2. There’s a reason why fish always has to be cooked or frozen (yes, even raw sashimi has to be frozen for a period and thawed before you get to eat it) – have to kill off all those yummy parasites!

  4. I prefer to use a Chicken to farther process the insect protein to a more usable form. Sort of like how a pig turns an apple (essentially garbage) into Bacon. Ok, you have to be a Jim Gaffigan fan to get that last one.

    That said, Lightlife & Hillary’s both make some acceptable “vegan” sausages & burgers. The sausages are petty good if sliced and fried in coconut oil, and then have some BBQ sauce added.

    My wife also tried a candy bar made from cricket flour. That’s now off her bucket list.

    1. You get more higher quality protein by feeding a ton of soybeans to chicken than eating the soy yourself.

      That’s because with chicken meat you have about 60-70% protein, and the feed conversion ratio for chicken farming is around of 1.6:1, so for a ton of soy you get about 800 lbs of chicken meat protein, while the soy itself contains only around 400 lbs of protein.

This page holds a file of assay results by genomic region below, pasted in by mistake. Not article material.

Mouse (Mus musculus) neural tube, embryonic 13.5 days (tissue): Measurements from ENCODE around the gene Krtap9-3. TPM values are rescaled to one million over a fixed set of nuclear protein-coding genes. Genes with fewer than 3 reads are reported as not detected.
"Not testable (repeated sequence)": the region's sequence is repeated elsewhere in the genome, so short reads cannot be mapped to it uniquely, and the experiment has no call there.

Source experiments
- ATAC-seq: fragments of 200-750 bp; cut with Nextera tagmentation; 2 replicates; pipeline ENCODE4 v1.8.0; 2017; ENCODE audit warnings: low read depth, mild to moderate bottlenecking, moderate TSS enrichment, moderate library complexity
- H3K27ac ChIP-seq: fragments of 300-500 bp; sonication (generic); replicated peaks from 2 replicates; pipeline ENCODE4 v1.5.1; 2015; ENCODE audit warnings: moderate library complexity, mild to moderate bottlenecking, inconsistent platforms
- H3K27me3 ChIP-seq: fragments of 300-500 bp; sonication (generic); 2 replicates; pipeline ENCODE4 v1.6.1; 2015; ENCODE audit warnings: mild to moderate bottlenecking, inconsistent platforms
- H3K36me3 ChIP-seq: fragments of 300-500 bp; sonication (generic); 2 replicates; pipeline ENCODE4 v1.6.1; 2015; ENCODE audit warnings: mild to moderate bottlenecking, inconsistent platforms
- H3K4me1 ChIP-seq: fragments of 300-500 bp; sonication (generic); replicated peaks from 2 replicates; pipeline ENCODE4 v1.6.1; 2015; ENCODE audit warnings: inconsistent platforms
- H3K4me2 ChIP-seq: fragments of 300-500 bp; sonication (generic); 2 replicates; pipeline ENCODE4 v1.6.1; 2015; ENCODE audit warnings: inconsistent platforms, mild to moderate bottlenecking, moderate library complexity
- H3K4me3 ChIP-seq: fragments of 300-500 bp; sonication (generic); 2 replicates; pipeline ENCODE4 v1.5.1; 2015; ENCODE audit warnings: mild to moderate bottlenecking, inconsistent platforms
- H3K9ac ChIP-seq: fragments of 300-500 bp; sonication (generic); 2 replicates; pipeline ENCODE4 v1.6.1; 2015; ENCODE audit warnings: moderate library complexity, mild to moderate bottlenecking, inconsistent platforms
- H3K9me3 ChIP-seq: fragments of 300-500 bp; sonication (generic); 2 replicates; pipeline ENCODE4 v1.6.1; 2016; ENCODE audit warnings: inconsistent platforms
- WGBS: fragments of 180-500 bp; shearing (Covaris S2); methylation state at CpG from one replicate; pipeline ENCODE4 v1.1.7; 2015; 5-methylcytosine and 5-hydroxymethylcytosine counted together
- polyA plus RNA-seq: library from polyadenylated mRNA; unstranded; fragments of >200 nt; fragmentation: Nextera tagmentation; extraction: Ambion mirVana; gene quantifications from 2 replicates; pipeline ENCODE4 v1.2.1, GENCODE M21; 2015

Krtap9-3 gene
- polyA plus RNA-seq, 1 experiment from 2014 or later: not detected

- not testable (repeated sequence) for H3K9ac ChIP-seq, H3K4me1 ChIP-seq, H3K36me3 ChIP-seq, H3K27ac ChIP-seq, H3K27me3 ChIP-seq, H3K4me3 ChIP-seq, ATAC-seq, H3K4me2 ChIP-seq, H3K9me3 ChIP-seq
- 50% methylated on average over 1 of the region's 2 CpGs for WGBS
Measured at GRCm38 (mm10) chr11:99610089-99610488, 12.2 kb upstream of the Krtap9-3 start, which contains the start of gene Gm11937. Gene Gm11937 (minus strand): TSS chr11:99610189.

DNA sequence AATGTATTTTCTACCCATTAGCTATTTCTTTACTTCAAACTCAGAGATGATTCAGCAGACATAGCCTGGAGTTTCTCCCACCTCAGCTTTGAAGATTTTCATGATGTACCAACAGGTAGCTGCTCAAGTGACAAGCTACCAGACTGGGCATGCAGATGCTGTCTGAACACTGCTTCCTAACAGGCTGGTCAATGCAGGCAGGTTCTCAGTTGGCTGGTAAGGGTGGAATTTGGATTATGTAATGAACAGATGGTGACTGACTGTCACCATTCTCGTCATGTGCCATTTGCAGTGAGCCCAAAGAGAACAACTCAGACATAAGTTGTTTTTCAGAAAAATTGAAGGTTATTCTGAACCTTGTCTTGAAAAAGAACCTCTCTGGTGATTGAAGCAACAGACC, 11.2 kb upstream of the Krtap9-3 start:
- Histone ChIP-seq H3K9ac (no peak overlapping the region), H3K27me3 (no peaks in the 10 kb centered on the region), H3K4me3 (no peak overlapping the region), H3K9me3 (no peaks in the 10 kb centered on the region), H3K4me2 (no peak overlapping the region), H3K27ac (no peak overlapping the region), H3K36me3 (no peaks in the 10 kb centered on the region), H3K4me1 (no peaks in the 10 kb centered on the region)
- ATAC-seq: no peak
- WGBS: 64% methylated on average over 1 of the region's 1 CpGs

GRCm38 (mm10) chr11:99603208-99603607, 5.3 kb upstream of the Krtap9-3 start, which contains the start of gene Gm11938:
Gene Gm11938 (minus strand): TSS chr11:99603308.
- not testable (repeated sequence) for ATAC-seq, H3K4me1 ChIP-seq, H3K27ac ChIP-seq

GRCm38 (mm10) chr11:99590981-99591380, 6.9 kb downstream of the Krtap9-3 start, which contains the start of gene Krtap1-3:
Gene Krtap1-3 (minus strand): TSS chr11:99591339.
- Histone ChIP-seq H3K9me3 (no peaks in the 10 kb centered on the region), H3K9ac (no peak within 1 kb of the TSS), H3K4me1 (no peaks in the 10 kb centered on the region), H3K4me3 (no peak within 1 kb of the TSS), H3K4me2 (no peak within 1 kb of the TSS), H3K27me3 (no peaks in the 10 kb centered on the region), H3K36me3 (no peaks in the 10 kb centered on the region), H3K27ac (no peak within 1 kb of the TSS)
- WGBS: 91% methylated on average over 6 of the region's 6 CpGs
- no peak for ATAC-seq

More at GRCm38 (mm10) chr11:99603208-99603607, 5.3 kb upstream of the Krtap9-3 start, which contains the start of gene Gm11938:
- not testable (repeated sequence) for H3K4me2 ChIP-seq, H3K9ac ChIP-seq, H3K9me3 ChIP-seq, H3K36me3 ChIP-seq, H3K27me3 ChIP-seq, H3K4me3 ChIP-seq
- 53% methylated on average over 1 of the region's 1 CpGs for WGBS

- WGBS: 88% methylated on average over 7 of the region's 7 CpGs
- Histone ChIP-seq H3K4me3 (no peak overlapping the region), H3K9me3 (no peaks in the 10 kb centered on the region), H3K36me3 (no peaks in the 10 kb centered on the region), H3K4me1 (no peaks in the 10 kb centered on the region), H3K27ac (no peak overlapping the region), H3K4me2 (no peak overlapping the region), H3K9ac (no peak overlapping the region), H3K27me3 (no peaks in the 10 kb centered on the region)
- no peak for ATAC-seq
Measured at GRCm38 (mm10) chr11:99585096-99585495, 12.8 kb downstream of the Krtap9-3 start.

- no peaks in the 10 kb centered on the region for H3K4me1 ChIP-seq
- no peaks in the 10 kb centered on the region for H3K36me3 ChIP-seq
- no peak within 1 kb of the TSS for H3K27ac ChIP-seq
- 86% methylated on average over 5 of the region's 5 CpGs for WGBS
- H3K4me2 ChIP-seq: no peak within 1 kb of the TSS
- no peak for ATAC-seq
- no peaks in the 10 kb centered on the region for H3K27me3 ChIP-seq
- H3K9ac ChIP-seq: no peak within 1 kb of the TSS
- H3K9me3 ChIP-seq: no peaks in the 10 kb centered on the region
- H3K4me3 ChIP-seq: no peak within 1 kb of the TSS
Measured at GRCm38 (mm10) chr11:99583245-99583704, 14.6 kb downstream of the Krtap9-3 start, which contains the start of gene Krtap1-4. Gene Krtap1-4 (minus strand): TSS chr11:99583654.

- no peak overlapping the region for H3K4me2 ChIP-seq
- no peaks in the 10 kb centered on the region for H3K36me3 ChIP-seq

1. I’d like to see how fish would fall into the chart. One the surface that sounds funny, but some people have fish farms that supply restaurants.

        It also nice to know that chicken (and eggs) are lower on the list for water consumption. Technically I eat more turkey than chicken, though i suspect it would be similar.

  5. It has been mentioned by science that diabetes didn’t exist until agrarian societies did. Too much plant intake apparently. OTOH, there are societies that consider larvae a delicacy